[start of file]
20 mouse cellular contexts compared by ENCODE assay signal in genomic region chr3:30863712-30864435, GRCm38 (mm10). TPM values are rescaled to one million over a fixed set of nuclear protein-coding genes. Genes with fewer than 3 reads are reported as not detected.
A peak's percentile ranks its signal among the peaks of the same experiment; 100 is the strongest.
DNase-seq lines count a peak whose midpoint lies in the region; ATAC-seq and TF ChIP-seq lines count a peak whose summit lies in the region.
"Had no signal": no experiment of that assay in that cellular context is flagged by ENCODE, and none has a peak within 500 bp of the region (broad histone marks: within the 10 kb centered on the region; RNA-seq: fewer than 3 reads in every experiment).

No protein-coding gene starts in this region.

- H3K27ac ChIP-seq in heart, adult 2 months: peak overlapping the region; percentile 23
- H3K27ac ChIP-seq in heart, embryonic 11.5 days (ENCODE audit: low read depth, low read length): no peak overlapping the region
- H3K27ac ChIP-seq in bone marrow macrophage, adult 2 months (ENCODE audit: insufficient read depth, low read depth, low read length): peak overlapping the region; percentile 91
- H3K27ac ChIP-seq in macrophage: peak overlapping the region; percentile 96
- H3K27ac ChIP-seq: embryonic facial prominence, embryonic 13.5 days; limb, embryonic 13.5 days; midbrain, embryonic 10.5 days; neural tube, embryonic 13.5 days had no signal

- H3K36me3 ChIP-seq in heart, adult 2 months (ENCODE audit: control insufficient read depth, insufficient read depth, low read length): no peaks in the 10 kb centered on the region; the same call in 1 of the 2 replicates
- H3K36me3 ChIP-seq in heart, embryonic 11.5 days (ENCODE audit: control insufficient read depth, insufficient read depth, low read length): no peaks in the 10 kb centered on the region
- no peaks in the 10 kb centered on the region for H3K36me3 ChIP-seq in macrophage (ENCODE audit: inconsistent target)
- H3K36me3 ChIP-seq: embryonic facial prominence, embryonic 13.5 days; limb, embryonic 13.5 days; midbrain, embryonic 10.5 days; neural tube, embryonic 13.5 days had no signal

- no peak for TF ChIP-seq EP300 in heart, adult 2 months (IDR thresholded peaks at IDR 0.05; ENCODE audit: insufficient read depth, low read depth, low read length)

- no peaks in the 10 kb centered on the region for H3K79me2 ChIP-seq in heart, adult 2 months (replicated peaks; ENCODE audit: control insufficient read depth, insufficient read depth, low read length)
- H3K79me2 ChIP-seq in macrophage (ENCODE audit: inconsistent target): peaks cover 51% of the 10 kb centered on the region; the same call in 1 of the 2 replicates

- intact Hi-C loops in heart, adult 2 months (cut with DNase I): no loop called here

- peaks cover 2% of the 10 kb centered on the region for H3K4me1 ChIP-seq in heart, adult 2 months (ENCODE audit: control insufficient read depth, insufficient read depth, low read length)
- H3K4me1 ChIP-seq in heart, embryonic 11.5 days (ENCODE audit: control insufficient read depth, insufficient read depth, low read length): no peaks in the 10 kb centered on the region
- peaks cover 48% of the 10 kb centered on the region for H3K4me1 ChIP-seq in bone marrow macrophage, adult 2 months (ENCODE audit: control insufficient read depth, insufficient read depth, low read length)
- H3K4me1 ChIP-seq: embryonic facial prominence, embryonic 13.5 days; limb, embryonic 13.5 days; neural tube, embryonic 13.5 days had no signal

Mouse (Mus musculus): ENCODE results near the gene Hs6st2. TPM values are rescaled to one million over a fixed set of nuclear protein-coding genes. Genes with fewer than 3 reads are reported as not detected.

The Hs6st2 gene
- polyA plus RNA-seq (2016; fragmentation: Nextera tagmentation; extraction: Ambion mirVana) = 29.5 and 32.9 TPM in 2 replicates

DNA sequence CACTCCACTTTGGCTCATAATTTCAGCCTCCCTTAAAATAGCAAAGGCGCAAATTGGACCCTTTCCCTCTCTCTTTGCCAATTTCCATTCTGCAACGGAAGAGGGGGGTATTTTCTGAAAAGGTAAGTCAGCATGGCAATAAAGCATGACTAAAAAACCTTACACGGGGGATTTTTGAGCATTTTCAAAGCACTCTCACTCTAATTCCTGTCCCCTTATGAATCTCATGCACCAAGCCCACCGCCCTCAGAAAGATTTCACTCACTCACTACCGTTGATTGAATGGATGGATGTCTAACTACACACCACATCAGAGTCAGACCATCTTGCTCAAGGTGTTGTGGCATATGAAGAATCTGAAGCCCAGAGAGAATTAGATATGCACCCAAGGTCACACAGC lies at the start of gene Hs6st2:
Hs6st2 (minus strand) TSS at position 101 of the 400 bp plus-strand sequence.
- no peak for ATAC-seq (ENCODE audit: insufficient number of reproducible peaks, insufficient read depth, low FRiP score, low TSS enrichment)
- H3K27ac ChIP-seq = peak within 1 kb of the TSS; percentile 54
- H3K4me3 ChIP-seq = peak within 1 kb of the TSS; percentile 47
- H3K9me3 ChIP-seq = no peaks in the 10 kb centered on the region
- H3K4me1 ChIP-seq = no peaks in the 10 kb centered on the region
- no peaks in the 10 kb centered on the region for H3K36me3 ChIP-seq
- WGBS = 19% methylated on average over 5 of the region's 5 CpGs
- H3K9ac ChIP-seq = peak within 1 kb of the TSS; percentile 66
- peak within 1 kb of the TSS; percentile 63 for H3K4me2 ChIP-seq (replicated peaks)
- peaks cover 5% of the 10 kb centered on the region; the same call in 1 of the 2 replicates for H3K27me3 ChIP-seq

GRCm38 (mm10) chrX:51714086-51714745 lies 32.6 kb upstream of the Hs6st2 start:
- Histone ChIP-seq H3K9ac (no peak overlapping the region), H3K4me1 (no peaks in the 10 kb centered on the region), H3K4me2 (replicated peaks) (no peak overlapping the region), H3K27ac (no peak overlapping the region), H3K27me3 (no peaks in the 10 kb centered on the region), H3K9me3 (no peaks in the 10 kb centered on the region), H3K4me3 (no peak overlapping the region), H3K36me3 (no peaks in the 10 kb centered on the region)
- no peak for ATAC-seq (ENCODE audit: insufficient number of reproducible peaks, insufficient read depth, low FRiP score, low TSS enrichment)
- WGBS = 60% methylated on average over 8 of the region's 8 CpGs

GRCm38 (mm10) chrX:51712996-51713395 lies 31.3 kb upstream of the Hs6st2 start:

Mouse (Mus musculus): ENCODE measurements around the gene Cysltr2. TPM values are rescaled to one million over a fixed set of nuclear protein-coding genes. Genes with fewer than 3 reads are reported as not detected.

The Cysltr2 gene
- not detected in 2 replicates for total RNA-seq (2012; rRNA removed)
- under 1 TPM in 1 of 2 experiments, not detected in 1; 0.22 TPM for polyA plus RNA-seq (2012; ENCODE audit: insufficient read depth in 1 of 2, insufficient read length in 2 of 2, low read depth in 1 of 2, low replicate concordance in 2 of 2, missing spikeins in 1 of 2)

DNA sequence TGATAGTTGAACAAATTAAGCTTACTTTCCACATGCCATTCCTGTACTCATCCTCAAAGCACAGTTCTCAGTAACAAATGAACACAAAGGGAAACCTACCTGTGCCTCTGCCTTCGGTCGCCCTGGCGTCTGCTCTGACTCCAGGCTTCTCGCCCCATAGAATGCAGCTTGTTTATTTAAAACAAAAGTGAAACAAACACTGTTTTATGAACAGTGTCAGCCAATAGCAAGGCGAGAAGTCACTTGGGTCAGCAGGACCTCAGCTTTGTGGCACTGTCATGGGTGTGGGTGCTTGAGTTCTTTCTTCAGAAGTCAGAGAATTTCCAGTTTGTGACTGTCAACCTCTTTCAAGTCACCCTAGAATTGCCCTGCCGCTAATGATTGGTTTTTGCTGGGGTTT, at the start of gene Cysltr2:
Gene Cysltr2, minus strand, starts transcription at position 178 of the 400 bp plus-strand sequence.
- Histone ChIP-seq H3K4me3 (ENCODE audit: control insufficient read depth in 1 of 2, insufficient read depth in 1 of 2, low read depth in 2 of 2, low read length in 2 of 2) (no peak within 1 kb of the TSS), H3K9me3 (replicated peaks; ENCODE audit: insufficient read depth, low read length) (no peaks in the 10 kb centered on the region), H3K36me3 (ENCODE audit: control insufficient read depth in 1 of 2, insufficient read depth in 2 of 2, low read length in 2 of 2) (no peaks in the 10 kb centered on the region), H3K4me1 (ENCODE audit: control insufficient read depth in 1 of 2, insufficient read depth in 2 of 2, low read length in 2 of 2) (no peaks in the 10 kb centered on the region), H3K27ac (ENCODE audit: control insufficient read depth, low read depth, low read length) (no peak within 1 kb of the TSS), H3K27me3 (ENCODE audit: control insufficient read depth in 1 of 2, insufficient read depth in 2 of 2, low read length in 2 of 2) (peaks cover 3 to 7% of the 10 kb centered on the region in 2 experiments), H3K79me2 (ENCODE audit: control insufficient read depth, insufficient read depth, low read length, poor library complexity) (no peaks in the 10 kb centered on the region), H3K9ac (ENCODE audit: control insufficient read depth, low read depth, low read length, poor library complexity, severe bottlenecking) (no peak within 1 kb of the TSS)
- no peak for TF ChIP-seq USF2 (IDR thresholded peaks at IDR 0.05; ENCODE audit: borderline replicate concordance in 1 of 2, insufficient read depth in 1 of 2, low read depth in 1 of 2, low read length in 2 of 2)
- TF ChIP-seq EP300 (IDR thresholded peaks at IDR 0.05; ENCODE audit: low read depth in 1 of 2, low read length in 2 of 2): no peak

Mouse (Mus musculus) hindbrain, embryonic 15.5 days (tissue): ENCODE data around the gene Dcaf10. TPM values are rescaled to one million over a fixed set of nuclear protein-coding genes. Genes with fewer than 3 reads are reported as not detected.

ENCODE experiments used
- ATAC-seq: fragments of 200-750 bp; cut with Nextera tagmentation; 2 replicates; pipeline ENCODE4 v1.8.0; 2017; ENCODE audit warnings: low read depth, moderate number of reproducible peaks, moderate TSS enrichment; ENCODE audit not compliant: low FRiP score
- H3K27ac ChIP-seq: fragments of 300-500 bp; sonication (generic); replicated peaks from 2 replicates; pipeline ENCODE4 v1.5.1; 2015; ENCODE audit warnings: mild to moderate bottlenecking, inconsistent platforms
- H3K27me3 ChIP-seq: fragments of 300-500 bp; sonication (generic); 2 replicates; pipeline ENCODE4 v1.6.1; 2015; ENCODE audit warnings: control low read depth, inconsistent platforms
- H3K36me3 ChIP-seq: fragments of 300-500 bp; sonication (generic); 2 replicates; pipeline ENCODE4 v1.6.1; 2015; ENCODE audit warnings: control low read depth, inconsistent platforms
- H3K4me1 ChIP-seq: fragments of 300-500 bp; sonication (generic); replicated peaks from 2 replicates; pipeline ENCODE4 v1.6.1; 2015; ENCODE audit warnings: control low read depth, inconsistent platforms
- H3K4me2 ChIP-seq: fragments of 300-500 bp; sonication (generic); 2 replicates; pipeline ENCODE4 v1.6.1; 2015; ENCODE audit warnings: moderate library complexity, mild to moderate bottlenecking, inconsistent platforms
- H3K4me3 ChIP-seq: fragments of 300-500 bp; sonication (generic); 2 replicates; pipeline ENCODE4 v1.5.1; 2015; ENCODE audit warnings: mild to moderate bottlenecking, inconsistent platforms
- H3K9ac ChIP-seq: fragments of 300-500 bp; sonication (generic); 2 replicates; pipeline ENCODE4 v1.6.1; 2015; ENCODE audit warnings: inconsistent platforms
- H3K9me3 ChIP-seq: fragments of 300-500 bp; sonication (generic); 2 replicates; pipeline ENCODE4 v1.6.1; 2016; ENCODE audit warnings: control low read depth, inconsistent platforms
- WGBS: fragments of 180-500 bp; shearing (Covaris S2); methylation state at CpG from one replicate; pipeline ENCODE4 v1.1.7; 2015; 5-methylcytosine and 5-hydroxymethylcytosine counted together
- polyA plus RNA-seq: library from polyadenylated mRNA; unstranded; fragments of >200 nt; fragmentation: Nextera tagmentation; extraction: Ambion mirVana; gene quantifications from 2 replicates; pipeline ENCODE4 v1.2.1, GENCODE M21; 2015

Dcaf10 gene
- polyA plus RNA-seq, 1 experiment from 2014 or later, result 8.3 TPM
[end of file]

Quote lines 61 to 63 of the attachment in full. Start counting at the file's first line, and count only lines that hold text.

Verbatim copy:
- H3K9ac ChIP-seq: fragments of 300-500 bp; sonication (generic); 2 replicates; pipeline ENCODE4 v1.6.1; 2015; ENCODE audit warnings: inconsistent platforms
- H3K9me3 ChIP-seq: fragments of 300-500 bp; sonication (generic); 2 replicates; pipeline ENCODE4 v1.6.1; 2016; ENCODE audit warnings: control low read depth, inconsistent platforms
- WGBS: fragments of 180-500 bp; shearing (Covaris S2); methylation state at CpG from one replicate; pipeline ENCODE4 v1.1.7; 2015; 5-methylcytosine and 5-hydroxymethylcytosine counted together